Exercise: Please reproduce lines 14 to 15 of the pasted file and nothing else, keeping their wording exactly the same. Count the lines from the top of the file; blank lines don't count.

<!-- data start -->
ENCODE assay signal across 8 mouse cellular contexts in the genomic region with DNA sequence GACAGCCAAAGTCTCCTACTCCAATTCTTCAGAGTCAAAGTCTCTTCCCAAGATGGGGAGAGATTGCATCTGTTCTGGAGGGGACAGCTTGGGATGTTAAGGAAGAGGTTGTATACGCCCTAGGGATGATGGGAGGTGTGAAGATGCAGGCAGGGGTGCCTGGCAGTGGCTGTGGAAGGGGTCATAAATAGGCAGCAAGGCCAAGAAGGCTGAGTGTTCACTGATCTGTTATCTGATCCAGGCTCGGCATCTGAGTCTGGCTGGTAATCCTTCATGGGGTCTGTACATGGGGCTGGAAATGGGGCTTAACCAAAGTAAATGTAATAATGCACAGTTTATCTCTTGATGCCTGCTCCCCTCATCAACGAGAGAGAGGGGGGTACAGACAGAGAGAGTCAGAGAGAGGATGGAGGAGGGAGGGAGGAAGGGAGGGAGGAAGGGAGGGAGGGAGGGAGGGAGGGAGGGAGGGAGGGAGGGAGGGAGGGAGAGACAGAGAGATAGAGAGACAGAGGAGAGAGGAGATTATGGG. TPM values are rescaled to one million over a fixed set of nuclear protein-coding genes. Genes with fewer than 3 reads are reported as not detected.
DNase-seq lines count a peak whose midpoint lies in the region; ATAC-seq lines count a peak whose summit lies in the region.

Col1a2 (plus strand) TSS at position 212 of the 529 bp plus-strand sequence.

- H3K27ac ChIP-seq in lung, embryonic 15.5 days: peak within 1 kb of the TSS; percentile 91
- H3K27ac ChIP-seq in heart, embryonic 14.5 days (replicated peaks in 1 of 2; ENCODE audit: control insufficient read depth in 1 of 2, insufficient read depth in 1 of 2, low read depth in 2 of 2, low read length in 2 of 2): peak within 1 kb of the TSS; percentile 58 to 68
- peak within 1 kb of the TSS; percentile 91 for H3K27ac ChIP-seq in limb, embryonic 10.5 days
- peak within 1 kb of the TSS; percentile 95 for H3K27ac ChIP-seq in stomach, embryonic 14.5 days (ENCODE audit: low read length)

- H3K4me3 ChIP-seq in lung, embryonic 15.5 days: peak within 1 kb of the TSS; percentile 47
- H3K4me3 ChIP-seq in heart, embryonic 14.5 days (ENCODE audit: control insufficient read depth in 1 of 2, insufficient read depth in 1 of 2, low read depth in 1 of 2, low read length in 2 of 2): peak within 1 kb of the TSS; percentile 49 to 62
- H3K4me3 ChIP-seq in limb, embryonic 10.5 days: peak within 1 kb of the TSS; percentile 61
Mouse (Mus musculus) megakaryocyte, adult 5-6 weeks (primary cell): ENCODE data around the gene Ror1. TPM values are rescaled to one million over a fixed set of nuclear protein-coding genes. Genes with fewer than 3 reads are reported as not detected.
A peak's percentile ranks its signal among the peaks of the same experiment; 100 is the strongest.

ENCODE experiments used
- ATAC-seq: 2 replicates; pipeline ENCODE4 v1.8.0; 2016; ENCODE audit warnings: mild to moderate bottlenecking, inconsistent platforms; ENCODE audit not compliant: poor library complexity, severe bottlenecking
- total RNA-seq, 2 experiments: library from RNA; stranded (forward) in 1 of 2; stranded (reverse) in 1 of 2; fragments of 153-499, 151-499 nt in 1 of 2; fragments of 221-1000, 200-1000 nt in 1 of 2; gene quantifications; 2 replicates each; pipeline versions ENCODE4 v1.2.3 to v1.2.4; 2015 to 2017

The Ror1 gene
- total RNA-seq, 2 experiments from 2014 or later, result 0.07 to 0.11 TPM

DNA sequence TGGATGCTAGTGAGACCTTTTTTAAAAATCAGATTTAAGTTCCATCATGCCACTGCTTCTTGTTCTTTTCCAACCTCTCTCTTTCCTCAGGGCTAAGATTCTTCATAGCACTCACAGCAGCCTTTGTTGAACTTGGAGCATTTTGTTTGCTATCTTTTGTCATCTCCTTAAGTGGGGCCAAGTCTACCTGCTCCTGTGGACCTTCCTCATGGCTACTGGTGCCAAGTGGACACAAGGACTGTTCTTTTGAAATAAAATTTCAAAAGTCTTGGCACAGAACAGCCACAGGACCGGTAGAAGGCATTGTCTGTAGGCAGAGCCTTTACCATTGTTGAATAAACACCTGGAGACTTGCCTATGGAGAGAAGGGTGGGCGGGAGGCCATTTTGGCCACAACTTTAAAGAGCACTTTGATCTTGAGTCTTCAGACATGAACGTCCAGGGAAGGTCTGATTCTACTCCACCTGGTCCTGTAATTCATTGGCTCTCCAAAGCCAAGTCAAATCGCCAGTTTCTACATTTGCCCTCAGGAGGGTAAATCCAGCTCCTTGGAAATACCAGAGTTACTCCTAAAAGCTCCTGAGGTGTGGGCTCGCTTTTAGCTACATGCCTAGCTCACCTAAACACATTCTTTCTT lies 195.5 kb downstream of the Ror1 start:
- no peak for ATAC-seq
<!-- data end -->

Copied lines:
- ATAC-seq: 2 replicates; pipeline ENCODE4 v1.8.0; 2016; ENCODE audit warnings: mild to moderate bottlenecking, inconsistent platforms; ENCODE audit not compliant: poor library complexity, severe bottlenecking
- total RNA-seq, 2 experiments: library from RNA; stranded (forward) in 1 of 2; stranded (reverse) in 1 of 2; fragments of 153-499, 151-499 nt in 1 of 2; fragments of 221-1000, 200-1000 nt in 1 of 2; gene quantifications; 2 replicates each; pipeline versions ENCODE4 v1.2.3 to v1.2.4; 2015 to 2017